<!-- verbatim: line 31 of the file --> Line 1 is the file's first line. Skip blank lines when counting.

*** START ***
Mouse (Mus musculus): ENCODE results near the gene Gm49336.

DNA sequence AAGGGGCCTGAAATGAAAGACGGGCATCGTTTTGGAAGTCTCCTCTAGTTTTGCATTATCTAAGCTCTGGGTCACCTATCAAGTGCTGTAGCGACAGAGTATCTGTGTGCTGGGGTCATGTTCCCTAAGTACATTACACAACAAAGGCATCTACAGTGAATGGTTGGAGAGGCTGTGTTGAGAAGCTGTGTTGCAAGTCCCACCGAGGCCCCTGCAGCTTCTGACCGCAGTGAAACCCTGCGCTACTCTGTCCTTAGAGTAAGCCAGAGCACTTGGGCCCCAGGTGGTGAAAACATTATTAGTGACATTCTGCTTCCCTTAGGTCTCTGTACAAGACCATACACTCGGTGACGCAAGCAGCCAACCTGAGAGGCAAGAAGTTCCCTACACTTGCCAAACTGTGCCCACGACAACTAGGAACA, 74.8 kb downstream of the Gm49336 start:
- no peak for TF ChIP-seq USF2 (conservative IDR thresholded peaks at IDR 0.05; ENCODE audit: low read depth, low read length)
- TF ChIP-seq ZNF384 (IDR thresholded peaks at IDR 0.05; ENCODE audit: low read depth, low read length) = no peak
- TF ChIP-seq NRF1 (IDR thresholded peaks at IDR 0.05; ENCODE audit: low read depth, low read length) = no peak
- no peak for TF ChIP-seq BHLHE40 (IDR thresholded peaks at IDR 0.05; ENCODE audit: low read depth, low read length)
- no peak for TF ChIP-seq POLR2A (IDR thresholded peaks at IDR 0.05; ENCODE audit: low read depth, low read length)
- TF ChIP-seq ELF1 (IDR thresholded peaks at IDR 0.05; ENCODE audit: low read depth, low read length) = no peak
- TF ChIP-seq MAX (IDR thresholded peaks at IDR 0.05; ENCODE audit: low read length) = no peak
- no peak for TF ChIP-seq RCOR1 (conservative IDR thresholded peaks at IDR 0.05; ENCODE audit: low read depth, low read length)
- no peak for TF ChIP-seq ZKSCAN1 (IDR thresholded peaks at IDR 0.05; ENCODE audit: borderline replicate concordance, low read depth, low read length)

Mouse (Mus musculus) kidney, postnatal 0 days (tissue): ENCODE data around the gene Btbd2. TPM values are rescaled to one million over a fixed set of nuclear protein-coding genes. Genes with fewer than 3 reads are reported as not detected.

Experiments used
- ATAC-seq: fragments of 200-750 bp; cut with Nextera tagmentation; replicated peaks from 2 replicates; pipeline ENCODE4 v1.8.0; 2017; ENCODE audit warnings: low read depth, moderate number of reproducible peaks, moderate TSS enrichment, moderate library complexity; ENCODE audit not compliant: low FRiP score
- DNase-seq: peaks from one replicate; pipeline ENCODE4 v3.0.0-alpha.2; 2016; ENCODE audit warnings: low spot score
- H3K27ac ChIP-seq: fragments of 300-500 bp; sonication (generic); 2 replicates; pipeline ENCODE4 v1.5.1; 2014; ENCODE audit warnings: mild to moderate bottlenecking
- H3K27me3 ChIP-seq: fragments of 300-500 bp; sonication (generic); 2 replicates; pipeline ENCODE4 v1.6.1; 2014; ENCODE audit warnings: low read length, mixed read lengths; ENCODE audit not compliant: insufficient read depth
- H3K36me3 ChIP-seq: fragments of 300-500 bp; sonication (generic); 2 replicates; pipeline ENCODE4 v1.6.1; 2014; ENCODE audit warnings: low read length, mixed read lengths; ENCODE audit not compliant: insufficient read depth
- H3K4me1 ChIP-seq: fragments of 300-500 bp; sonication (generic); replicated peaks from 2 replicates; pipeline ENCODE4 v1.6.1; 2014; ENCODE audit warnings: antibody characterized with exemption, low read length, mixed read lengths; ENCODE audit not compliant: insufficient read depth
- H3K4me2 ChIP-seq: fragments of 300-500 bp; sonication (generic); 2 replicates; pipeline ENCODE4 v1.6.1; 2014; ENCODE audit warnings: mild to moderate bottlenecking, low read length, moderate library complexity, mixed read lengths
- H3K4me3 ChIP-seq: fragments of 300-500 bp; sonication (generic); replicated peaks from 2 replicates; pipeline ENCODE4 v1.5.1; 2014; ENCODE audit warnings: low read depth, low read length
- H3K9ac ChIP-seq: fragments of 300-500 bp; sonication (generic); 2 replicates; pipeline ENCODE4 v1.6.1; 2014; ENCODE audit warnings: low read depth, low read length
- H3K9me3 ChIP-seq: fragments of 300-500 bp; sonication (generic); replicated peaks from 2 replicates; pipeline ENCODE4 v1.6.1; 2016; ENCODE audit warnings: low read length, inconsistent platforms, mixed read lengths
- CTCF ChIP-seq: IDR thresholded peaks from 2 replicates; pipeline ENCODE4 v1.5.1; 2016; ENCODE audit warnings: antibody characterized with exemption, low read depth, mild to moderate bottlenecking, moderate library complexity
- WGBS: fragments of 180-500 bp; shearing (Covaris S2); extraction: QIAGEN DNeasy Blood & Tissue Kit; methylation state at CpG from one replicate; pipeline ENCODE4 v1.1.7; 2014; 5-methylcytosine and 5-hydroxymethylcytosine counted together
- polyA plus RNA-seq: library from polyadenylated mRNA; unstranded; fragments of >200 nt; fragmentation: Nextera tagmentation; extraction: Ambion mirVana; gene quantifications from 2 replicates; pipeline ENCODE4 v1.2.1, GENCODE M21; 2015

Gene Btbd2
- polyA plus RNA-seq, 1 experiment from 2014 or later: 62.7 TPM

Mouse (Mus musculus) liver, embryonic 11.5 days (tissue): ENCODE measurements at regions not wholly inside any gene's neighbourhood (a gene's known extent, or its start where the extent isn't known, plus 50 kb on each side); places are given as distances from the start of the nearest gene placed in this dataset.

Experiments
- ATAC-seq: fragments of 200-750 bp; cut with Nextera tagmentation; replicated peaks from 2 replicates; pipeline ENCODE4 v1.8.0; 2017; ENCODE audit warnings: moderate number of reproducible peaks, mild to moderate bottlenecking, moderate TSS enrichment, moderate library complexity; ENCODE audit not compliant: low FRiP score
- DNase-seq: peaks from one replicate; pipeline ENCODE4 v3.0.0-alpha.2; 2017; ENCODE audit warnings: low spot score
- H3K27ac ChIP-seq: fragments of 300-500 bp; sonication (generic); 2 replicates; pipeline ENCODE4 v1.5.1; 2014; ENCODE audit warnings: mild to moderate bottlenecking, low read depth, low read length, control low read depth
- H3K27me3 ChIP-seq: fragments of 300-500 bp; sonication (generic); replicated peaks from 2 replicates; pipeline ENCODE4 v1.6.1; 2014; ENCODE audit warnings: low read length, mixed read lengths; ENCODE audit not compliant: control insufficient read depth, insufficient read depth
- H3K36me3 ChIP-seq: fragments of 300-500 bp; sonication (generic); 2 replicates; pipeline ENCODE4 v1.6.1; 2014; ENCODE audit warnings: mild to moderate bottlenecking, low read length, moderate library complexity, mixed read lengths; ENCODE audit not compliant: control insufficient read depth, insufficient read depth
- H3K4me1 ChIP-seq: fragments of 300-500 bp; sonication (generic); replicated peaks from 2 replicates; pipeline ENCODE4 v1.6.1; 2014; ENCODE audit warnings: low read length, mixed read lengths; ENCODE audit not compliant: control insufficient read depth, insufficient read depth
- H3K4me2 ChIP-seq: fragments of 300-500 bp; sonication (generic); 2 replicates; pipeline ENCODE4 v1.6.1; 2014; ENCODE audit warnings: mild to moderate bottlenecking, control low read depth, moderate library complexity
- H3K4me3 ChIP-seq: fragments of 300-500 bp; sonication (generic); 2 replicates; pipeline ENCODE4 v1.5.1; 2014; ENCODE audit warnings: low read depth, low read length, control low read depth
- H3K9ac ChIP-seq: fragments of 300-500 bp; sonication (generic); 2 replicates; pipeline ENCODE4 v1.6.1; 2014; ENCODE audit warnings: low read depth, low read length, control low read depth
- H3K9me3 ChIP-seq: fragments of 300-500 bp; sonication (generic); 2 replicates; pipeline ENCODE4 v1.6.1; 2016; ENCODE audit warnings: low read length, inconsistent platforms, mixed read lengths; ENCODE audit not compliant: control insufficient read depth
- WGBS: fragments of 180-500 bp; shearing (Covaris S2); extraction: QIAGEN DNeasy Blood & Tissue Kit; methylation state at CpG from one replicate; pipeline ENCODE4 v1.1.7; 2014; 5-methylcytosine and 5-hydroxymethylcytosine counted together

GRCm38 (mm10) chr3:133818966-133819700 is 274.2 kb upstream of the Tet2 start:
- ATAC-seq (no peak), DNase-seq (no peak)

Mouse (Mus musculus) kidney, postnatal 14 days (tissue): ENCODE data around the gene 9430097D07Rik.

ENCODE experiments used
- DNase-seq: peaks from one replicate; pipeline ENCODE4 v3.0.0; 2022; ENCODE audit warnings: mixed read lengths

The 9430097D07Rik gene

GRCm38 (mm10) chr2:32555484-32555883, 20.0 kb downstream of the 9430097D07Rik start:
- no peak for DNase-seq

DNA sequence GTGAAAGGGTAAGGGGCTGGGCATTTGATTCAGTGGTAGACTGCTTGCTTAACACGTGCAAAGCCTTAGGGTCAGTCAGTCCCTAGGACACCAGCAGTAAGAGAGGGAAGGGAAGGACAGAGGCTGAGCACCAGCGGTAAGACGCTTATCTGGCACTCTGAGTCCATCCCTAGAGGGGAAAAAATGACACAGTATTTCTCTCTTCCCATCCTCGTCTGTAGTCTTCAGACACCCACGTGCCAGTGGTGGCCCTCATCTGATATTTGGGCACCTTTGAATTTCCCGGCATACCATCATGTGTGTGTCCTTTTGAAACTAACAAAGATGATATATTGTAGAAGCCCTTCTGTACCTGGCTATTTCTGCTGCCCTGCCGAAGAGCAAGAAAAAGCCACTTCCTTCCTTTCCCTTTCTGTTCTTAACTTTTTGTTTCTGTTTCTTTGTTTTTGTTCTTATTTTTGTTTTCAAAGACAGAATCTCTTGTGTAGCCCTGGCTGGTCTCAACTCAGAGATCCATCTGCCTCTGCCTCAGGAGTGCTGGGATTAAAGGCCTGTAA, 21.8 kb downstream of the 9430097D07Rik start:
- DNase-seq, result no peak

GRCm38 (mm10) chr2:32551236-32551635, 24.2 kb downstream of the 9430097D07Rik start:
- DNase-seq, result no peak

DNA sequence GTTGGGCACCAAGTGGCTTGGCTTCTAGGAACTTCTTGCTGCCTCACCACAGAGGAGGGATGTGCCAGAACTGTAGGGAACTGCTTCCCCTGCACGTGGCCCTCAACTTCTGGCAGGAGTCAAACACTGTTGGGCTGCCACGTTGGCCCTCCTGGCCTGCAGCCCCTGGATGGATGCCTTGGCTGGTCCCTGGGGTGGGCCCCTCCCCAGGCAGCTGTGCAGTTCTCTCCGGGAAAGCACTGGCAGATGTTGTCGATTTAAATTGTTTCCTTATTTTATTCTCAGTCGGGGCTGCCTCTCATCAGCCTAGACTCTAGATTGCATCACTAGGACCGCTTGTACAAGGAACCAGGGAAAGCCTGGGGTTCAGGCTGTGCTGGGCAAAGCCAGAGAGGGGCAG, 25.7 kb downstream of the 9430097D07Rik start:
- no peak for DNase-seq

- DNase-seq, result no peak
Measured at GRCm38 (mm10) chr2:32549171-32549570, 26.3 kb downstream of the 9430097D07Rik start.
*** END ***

- ATAC-seq: fragments of 200-750 bp; cut with Nextera tagmentation; replicated peaks from 2 replicates; pipeline ENCODE4 v1.8.0; 2017; ENCODE audit warnings: moderate number of reproducible peaks, mild to moderate bottlenecking, moderate TSS enrichment, moderate library complexity; ENCODE audit not compliant: low FRiP score